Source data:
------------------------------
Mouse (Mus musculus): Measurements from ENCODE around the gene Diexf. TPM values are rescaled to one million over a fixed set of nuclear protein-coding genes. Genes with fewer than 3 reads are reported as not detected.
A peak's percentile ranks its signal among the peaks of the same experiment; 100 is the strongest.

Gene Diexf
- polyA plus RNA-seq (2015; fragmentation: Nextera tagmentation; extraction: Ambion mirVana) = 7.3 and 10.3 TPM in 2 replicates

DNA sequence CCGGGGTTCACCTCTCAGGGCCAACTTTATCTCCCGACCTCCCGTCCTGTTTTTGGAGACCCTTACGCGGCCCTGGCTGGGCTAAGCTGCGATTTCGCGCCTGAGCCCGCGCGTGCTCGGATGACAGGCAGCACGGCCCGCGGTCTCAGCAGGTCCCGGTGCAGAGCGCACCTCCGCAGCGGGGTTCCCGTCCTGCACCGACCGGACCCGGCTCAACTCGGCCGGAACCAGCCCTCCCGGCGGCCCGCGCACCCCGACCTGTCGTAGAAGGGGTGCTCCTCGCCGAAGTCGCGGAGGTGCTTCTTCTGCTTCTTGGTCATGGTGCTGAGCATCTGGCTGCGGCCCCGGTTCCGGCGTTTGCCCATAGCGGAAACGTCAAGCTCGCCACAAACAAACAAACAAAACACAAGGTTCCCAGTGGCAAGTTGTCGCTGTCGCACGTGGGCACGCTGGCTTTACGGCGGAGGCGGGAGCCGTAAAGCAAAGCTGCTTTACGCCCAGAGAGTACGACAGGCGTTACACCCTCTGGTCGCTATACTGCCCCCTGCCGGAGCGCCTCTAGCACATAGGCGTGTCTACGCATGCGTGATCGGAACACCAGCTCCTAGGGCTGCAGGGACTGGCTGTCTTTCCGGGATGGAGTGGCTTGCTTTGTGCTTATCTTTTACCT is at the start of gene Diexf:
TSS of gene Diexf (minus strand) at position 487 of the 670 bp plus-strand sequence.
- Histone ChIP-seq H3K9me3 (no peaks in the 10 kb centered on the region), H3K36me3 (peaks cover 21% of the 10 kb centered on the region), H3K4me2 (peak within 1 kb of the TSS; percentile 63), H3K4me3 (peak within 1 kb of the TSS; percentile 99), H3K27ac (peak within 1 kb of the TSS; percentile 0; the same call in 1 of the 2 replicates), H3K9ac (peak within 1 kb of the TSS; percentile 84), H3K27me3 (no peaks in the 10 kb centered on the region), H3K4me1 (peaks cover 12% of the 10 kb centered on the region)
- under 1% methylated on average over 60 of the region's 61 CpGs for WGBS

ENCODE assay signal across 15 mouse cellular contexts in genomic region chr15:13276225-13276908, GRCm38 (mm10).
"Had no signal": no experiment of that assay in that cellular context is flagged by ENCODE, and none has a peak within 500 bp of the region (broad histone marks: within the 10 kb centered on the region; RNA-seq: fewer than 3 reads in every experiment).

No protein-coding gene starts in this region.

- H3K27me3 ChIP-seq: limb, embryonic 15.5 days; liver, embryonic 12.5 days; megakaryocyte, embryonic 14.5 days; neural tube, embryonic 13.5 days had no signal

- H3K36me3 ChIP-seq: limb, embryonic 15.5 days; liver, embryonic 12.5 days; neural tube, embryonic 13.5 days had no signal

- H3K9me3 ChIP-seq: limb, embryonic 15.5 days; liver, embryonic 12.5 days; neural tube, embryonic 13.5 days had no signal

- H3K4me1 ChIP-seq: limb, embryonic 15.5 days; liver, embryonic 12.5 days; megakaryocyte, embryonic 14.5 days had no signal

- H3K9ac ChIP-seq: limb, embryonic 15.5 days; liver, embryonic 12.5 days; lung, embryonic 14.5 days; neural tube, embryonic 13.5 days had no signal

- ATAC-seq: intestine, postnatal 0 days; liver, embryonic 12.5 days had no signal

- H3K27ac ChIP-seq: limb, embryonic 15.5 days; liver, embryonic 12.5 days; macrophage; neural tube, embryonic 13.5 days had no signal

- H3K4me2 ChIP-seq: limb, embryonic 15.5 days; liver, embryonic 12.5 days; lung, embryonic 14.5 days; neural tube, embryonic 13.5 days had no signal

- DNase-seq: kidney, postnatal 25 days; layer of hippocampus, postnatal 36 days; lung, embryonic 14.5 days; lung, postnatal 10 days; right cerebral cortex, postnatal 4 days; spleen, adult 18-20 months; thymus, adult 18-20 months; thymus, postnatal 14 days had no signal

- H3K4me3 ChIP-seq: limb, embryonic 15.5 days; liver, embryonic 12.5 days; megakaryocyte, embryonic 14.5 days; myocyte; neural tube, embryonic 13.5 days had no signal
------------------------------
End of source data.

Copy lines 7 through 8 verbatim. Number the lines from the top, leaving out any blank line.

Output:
- Histone ChIP-seq H3K9me3 (no peaks in the 10 kb centered on the region), H3K36me3 (peaks cover 21% of the 10 kb centered on the region), H3K4me2 (peak within 1 kb of the TSS; percentile 63), H3K4me3 (peak within 1 kb of the TSS; percentile 99), H3K27ac (peak within 1 kb of the TSS; percentile 0; the same call in 1 of the 2 replicates), H3K9ac (peak within 1 kb of the TSS; percentile 84), H3K27me3 (no peaks in the 10 kb centered on the region), H3K4me1 (peaks cover 12% of the 10 kb centered on the region)
- under 1% methylated on average over 60 of the region's 61 CpGs for WGBS